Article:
Remembering Demo Discs
Before the days of Xbox Live and PSN, demo discs were the hero of the masses. Those little round samplers, full of the biggest release. In fairness, smaller titles were chucked on for good measure. Popping in that disc, choosing from a host of games to try, what a feeling it was.
It’s hard to convey the feelings to people accustomed to modern methods. Demos are no longer expected. Rarely does the customer get to try the product for free prior to release. Those days have long gone, in its place is the bastardised version of ‘Betas’. Demo discs were consumer friendly. Little to no investment required with the added perks of keeping the disc forever.
Each disc had the ability to broaden your horizons, revealing new genres and styles. From a personal perspective, I recall the joys of discovering titles like Future Cop L.A.P.D, Colony Wars and Medievil. These days are well and truly over, which is saddening. Knowing there’s a large number of people who will play the same things, never trying anything else, is disheartening.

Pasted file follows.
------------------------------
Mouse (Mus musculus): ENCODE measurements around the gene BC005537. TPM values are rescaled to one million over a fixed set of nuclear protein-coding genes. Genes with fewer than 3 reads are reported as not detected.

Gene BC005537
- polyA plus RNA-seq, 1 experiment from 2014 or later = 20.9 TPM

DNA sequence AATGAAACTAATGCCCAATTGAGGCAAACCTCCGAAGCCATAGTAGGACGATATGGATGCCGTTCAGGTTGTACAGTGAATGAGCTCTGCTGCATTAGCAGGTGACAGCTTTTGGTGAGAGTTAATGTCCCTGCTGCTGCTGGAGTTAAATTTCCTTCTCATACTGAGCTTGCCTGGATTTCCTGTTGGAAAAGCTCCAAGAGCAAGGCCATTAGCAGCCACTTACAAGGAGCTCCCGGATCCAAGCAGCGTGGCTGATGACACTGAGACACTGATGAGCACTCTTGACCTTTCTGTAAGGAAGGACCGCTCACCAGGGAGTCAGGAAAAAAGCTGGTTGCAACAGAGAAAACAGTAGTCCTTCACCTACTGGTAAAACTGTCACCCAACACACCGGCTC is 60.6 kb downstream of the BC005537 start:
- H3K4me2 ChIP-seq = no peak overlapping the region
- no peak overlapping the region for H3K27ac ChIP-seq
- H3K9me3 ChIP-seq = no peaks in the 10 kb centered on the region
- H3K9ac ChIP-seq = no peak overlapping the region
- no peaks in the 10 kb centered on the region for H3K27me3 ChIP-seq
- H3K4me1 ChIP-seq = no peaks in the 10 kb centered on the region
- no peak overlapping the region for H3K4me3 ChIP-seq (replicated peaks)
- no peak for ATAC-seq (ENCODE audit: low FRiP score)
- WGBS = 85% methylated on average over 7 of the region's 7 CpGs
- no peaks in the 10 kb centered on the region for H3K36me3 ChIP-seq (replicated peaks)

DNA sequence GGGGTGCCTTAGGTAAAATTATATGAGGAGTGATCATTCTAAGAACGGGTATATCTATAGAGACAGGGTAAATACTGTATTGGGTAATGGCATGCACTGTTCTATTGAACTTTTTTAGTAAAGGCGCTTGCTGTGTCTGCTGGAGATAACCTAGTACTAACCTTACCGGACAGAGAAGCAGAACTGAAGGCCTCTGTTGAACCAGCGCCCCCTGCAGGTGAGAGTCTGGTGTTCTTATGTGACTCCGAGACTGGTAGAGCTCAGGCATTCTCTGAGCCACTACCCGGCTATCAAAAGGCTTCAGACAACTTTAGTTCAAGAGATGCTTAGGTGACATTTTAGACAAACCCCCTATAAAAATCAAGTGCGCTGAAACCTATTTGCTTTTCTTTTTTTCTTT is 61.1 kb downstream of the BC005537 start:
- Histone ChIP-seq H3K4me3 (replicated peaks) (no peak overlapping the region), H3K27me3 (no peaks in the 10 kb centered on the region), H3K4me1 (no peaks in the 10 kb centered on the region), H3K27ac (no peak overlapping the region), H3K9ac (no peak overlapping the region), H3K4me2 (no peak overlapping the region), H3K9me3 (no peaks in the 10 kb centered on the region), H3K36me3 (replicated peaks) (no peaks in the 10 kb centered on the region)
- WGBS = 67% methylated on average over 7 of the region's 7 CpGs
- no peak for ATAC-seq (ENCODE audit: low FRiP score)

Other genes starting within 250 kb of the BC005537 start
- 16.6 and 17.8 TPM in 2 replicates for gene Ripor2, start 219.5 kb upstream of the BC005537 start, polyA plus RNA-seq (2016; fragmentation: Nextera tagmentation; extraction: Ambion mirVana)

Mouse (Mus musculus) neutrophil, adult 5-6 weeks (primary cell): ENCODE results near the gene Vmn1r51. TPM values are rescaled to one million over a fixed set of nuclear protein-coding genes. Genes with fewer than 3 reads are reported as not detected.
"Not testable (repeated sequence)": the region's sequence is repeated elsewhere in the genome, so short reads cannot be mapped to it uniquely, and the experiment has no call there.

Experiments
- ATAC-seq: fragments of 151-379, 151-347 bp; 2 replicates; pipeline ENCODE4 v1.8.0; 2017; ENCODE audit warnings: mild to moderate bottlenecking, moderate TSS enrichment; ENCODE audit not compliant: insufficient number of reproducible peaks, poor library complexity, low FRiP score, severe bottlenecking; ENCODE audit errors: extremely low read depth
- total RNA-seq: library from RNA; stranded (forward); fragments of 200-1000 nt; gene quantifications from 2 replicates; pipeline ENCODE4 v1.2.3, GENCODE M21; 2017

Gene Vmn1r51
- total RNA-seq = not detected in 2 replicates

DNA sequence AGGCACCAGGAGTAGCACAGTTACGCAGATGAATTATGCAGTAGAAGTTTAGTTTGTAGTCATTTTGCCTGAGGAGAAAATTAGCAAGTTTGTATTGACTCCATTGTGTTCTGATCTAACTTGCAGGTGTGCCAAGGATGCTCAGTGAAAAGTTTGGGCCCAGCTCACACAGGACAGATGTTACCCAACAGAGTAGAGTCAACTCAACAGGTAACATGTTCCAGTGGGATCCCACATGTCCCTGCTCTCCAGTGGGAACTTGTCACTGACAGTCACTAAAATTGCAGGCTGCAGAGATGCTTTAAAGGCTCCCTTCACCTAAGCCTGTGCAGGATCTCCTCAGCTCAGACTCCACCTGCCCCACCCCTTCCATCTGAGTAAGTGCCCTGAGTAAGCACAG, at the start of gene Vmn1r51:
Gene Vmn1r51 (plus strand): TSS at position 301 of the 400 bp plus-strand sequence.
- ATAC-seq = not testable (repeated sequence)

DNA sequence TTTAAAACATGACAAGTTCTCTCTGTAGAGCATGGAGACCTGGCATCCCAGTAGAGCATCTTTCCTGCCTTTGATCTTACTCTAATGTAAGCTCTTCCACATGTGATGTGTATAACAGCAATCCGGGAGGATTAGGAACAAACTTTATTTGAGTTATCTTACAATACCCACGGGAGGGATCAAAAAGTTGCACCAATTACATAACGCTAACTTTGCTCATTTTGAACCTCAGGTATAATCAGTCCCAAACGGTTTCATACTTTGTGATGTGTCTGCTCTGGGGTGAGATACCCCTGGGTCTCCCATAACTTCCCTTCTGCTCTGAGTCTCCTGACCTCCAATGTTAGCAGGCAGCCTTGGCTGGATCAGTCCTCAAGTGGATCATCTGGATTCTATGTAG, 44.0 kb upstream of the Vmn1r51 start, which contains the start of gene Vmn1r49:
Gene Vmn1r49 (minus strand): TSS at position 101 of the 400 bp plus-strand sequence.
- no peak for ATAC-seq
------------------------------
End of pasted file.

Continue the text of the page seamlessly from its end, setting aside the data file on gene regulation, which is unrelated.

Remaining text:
Demo Discs were a god send for the younger player, especially for those on a budget. Games were expensive, you made do with what you had. 10 year old me would make the best out of the worst games, but we all have our limits. Demo discs supplied hours of entertainment, if the selection was right. You’d be surprised how many hours you can squeeze out of Spyro 3′s skateboarding section.
The most well known disc is probably Sony Playstation’s ‘Demo 1′. Bundled with the system, this disc was packed with multiple titles that would become established franchises. Tekken, Ridge Racer, Battle Arena Toshinden and Twisted Metal were all present in some form or another. Seeing the capabilities of Sony’s latest machine was mind blowing. That one disc was the perfect introduction to the fifth generation.
Times changed and so did the demo format. The natural progression to online formats made everything easier, though it did end the variety offered on discs. As the console generations progressed, demos for bigger games began to shrink. Triple A titles no longer needed to let consumers try before they buy, at least not for free.
Here’s to you, the humble demo disc, you may be gone but you’re not forgotten.